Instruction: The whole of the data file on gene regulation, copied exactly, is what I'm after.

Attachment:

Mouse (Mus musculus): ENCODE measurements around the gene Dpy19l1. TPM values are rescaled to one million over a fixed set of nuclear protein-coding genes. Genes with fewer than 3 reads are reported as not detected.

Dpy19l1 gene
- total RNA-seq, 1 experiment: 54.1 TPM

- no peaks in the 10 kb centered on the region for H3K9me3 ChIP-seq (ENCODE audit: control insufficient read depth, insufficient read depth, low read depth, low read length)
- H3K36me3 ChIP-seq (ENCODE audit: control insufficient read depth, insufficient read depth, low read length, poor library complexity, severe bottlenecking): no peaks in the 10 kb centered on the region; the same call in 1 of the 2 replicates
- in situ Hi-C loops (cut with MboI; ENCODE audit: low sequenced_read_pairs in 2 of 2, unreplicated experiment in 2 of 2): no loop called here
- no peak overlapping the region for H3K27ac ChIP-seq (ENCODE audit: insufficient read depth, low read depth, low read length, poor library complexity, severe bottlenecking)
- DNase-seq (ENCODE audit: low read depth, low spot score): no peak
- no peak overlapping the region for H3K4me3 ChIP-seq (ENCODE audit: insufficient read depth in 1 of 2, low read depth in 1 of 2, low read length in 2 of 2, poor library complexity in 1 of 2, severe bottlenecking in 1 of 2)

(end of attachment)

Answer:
Mouse (Mus musculus): ENCODE measurements around the gene Dpy19l1. TPM values are rescaled to one million over a fixed set of nuclear protein-coding genes. Genes with fewer than 3 reads are reported as not detected.

Dpy19l1 gene
- total RNA-seq, 1 experiment: 54.1 TPM

- no peaks in the 10 kb centered on the region for H3K9me3 ChIP-seq (ENCODE audit: control insufficient read depth, insufficient read depth, low read depth, low read length)
- H3K36me3 ChIP-seq (ENCODE audit: control insufficient read depth, insufficient read depth, low read length, poor library complexity, severe bottlenecking): no peaks in the 10 kb centered on the region; the same call in 1 of the 2 replicates
- in situ Hi-C loops (cut with MboI; ENCODE audit: low sequenced_read_pairs in 2 of 2, unreplicated experiment in 2 of 2): no loop called here
- no peak overlapping the region for H3K27ac ChIP-seq (ENCODE audit: insufficient read depth, low read depth, low read length, poor library complexity, severe bottlenecking)
- DNase-seq (ENCODE audit: low read depth, low spot score): no peak
- no peak overlapping the region for H3K4me3 ChIP-seq (ENCODE audit: insufficient read depth in 1 of 2, low read depth in 1 of 2, low read length in 2 of 2, poor library complexity in 1 of 2, severe bottlenecking in 1 of 2)